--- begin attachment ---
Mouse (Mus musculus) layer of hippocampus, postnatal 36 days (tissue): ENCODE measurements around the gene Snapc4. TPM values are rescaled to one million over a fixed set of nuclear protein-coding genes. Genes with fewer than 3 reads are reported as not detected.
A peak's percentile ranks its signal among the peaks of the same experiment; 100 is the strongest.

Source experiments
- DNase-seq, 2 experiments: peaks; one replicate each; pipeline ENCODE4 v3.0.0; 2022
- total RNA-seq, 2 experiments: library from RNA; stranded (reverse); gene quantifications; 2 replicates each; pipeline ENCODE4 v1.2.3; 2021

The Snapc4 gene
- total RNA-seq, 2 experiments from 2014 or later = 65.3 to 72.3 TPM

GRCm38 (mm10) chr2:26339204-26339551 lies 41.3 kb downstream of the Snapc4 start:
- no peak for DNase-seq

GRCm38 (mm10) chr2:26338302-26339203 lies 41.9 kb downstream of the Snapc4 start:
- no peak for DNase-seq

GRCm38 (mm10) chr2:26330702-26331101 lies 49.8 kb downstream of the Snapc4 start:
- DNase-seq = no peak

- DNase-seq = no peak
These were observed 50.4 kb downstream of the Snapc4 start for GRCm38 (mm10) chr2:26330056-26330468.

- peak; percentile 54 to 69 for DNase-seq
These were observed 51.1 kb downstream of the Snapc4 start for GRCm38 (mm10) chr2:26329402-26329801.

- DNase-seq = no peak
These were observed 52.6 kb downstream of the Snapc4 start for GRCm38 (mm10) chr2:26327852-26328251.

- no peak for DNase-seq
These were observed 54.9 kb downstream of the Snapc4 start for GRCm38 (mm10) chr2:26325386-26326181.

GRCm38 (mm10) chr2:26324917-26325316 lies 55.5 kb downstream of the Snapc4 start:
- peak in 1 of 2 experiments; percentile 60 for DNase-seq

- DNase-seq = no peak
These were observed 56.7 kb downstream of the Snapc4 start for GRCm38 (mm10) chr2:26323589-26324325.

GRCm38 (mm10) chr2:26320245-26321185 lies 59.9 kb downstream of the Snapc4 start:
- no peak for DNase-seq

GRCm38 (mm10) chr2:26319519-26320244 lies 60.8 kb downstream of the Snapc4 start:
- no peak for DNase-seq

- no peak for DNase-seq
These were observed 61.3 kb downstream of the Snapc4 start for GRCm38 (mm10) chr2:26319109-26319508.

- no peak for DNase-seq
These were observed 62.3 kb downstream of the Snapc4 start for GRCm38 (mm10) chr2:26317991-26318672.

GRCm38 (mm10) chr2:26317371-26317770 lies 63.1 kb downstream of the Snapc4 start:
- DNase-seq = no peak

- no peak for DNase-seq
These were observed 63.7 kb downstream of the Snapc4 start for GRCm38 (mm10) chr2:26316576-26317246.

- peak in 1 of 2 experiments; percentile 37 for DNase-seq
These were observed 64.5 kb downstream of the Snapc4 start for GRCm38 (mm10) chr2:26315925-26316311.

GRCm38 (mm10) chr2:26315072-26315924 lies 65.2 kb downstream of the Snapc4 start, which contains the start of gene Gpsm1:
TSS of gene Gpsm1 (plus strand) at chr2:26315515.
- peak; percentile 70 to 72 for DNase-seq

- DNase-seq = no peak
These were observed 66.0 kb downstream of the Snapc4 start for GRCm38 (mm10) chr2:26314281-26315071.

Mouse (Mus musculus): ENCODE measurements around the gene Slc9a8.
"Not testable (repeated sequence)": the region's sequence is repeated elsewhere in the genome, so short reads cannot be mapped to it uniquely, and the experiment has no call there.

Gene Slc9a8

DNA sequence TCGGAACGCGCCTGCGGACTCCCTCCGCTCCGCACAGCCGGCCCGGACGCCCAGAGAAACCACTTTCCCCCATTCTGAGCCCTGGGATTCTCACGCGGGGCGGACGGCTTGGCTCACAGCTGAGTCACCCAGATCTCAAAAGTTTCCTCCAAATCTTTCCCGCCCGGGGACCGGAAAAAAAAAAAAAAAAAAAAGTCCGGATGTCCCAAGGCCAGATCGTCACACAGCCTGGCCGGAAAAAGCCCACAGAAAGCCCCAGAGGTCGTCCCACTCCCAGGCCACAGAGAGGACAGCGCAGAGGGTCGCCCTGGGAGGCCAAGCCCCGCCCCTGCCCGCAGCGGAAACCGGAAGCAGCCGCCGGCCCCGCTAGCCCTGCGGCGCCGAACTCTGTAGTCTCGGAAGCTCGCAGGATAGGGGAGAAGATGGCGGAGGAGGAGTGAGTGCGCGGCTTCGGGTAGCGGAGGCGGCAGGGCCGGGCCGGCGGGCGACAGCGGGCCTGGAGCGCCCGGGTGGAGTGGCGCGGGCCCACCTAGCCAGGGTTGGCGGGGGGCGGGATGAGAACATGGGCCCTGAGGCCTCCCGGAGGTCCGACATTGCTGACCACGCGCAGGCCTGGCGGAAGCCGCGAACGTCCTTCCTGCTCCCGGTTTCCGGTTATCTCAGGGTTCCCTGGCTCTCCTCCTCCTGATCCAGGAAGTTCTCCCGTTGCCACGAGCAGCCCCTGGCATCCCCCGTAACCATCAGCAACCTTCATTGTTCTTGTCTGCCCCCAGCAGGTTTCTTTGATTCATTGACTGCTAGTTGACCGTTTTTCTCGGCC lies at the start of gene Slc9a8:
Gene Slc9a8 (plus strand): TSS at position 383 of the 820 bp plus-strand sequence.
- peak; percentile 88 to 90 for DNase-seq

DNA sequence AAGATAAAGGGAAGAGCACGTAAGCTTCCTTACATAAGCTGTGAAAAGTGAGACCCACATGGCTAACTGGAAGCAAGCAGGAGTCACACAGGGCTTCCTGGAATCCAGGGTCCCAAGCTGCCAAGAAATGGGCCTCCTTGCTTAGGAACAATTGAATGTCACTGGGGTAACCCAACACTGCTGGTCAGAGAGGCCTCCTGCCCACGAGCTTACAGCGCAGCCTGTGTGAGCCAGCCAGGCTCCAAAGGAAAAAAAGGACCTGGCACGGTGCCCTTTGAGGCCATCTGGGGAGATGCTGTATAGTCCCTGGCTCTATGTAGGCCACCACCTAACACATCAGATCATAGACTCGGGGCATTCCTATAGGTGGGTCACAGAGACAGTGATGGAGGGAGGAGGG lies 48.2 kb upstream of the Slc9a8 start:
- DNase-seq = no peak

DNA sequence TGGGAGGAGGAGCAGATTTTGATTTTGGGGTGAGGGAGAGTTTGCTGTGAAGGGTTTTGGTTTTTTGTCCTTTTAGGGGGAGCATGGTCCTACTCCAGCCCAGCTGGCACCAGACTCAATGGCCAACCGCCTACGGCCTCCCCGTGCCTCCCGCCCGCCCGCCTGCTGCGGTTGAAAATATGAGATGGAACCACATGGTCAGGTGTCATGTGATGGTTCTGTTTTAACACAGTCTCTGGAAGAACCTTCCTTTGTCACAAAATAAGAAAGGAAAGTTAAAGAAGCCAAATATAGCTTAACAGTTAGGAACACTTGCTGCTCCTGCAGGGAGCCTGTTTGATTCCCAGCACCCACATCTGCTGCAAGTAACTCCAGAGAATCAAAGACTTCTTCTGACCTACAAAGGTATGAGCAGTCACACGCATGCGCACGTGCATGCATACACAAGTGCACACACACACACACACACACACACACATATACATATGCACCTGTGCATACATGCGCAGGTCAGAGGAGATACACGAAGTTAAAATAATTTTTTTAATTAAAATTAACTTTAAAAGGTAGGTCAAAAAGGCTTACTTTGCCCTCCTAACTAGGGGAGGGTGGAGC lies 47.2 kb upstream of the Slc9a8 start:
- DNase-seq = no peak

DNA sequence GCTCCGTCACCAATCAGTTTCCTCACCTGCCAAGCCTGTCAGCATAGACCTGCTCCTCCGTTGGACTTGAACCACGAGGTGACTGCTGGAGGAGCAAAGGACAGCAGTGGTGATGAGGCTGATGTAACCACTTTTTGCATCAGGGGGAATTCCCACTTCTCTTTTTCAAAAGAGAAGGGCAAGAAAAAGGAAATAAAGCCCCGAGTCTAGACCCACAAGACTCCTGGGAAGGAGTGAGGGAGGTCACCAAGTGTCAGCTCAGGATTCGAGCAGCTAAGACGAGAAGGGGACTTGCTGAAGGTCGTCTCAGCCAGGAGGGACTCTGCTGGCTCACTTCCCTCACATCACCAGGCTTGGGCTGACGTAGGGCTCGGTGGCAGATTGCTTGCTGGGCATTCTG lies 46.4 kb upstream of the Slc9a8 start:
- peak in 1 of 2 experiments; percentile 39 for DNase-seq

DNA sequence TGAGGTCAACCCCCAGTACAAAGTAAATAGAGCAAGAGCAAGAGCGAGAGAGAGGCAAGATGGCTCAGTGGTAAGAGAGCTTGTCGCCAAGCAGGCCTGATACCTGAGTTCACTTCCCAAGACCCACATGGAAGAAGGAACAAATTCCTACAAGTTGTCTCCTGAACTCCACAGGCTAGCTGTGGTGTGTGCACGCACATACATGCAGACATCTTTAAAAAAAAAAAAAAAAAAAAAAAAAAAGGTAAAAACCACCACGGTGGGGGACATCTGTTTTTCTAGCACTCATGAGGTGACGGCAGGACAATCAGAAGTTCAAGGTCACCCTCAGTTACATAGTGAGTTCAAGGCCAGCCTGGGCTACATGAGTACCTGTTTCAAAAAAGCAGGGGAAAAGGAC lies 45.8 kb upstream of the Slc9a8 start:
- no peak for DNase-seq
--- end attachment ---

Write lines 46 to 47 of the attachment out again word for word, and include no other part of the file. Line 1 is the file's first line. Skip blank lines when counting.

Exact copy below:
"Not testable (repeated sequence)": the region's sequence is repeated elsewhere in the genome, so short reads cannot be mapped to it uniquely, and the experiment has no call there.

Gene Slc9a8